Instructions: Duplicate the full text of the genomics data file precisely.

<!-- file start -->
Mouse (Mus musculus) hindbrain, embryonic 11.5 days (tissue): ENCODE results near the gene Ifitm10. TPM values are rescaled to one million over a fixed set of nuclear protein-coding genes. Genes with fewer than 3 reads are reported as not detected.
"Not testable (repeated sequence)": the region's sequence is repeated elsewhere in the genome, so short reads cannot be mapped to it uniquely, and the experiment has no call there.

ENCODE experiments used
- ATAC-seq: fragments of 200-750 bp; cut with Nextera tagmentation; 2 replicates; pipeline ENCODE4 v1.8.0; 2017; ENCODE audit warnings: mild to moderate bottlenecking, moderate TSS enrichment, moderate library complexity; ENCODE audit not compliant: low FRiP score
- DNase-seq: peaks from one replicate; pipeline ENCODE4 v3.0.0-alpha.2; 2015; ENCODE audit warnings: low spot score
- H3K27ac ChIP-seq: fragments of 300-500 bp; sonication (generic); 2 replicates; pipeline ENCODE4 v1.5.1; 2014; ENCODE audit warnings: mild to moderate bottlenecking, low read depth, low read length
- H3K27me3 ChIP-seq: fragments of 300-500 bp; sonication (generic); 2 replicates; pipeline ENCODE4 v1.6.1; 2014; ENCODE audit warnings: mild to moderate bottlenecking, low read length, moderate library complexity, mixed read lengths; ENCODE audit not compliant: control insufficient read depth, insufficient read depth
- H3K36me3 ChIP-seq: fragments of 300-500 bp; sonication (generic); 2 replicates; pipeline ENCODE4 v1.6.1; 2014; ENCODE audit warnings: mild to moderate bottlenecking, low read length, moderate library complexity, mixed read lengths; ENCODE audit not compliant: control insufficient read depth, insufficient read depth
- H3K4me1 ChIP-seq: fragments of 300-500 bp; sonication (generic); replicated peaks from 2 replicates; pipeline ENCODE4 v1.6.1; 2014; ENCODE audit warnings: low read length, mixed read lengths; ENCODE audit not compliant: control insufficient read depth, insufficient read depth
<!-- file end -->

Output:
Mouse (Mus musculus) hindbrain, embryonic 11.5 days (tissue): ENCODE results near the gene Ifitm10. TPM values are rescaled to one million over a fixed set of nuclear protein-coding genes. Genes with fewer than 3 reads are reported as not detected.
"Not testable (repeated sequence)": the region's sequence is repeated elsewhere in the genome, so short reads cannot be mapped to it uniquely, and the experiment has no call there.

ENCODE experiments used
- ATAC-seq: fragments of 200-750 bp; cut with Nextera tagmentation; 2 replicates; pipeline ENCODE4 v1.8.0; 2017; ENCODE audit warnings: mild to moderate bottlenecking, moderate TSS enrichment, moderate library complexity; ENCODE audit not compliant: low FRiP score
- DNase-seq: peaks from one replicate; pipeline ENCODE4 v3.0.0-alpha.2; 2015; ENCODE audit warnings: low spot score
- H3K27ac ChIP-seq: fragments of 300-500 bp; sonication (generic); 2 replicates; pipeline ENCODE4 v1.5.1; 2014; ENCODE audit warnings: mild to moderate bottlenecking, low read depth, low read length
- H3K27me3 ChIP-seq: fragments of 300-500 bp; sonication (generic); 2 replicates; pipeline ENCODE4 v1.6.1; 2014; ENCODE audit warnings: mild to moderate bottlenecking, low read length, moderate library complexity, mixed read lengths; ENCODE audit not compliant: control insufficient read depth, insufficient read depth
- H3K36me3 ChIP-seq: fragments of 300-500 bp; sonication (generic); 2 replicates; pipeline ENCODE4 v1.6.1; 2014; ENCODE audit warnings: mild to moderate bottlenecking, low read length, moderate library complexity, mixed read lengths; ENCODE audit not compliant: control insufficient read depth, insufficient read depth
- H3K4me1 ChIP-seq: fragments of 300-500 bp; sonication (generic); replicated peaks from 2 replicates; pipeline ENCODE4 v1.6.1; 2014; ENCODE audit warnings: low read length, mixed read lengths; ENCODE audit not compliant: control insufficient read depth, insufficient read depth